Dan Culloton: Did the dislocations in Europe over the past year or so with sovereign debt, defaults and bailouts. Did that create any interesting opportunities in the developed markets of Europe that you took advantage of?
Charles Pohl: Yes. I think it did and we were able to, in the international and global funds, increase our weighting in selected financial names in Europe. I think also it created a certain climate of fear that's spread across the markets and into the U.S. market as well, that allowed us to make some purchases at favorable prices. I think that also it unfairly depressed the prices of equities in the U.S. and as those concerns about European financials diminished throughout the latter part of the year I think that helped fuel the rise in equity prices in the United States as well.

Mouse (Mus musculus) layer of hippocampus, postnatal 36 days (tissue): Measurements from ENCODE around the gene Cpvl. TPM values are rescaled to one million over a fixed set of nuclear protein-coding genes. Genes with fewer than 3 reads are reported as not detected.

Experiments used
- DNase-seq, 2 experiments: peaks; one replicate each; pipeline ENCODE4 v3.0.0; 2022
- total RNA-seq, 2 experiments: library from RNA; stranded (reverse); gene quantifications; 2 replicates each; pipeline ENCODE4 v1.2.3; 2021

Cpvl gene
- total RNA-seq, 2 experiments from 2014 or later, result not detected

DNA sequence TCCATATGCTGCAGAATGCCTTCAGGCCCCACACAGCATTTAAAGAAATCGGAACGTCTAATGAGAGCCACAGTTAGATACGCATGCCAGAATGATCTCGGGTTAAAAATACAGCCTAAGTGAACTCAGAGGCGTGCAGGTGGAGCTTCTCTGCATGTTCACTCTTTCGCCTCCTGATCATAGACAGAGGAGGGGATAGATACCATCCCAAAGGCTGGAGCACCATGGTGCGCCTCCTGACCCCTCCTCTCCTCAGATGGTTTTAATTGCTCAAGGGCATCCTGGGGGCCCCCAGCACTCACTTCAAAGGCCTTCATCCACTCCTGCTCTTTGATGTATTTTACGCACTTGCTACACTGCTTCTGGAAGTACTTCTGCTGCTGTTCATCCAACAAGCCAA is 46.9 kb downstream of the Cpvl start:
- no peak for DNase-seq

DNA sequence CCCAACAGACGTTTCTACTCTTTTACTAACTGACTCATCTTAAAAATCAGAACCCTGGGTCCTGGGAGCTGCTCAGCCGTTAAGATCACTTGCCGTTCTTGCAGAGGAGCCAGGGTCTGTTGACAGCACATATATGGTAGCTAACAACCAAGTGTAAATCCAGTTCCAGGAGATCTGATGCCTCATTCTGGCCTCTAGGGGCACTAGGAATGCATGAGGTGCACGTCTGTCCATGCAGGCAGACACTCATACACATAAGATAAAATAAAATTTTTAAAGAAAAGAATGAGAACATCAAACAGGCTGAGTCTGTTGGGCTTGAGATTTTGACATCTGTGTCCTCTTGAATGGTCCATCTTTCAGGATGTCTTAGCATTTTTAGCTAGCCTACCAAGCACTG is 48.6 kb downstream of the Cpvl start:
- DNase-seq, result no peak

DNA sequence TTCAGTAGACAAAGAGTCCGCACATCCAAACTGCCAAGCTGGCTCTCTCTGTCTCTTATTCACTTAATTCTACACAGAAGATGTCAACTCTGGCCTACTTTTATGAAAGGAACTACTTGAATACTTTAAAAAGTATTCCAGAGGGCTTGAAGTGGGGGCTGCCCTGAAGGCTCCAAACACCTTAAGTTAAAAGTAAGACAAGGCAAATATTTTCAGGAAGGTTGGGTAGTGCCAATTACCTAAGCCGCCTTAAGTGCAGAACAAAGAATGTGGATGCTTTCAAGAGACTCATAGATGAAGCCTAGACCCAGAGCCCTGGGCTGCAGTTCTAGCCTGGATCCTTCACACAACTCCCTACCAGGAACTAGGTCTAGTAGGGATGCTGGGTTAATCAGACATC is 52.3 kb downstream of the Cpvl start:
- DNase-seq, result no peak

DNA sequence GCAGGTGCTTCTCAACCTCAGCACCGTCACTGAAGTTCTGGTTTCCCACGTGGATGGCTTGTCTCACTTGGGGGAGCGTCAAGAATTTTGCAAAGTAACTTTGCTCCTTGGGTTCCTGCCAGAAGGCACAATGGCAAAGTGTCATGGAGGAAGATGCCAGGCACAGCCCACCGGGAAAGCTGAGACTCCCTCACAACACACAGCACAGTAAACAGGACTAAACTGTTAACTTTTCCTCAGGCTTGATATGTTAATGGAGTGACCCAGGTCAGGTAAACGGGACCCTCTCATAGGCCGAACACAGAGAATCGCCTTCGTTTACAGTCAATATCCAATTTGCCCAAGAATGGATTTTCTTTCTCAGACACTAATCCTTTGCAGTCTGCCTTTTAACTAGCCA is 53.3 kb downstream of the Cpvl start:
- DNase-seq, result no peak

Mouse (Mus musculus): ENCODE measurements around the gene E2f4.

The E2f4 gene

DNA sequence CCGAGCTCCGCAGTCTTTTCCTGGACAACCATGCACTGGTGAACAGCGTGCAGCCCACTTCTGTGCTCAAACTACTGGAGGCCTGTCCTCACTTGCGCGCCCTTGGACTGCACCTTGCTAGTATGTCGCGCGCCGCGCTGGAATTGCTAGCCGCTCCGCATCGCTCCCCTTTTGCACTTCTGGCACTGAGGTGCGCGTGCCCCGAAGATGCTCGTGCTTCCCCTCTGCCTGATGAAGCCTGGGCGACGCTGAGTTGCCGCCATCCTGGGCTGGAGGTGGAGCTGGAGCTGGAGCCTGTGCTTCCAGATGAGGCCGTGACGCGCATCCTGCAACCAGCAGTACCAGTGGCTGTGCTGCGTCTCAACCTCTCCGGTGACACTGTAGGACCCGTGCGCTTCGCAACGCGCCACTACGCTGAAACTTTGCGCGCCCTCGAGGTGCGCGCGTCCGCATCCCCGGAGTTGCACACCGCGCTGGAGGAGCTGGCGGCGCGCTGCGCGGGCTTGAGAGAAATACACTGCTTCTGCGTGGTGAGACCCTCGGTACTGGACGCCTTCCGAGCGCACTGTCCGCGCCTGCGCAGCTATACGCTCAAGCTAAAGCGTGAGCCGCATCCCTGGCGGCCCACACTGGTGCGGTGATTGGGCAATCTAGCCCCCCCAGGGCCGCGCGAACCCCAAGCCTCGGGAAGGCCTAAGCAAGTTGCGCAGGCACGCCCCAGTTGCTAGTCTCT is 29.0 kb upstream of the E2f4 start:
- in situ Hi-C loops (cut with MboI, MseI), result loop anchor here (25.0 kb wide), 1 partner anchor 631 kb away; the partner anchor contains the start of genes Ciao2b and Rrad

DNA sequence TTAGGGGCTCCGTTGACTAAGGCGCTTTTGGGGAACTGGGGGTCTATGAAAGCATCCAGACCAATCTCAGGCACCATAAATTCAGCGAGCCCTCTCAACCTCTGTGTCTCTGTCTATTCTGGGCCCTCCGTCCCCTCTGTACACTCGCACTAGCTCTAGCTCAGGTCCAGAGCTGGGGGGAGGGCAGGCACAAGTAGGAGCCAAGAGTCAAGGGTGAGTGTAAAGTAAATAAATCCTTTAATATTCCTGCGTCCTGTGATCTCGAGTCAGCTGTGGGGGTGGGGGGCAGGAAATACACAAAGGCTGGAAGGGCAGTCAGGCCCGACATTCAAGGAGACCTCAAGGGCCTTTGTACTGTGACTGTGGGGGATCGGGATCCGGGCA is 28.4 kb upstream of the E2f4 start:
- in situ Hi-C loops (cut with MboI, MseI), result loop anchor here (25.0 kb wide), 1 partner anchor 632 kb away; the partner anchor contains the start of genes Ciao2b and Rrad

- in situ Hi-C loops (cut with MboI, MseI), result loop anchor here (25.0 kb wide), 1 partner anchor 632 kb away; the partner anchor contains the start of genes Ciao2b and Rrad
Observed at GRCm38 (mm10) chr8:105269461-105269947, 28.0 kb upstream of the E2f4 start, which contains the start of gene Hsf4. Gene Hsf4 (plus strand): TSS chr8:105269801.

Diana Strandberg: You are raising an interesting broader question and if I tie your question about sovereign debt and your question about emerging markets together, we don't equate country of domicile with where the opportunity lies. And so we were able to invest in a number of European companies when people had fears about Europe and things domiciled in Europe went down significantly. But when we looked at the businesses, in many cases the vast majority of the Company's revenues and earnings were outside of Europe. So we thought that was a tremendous opportunity for us.
Similarly, as I mentioned earlier we have a lot of investments in the international portfolio. Pharma would be an example, where in some cases the pharma companies, 25%, 30% plus of revenues are in the developing world and growing at double-digit rates. So, we think that's a way to capitalize on growth in the emerging markets, but a very attractive evaluations.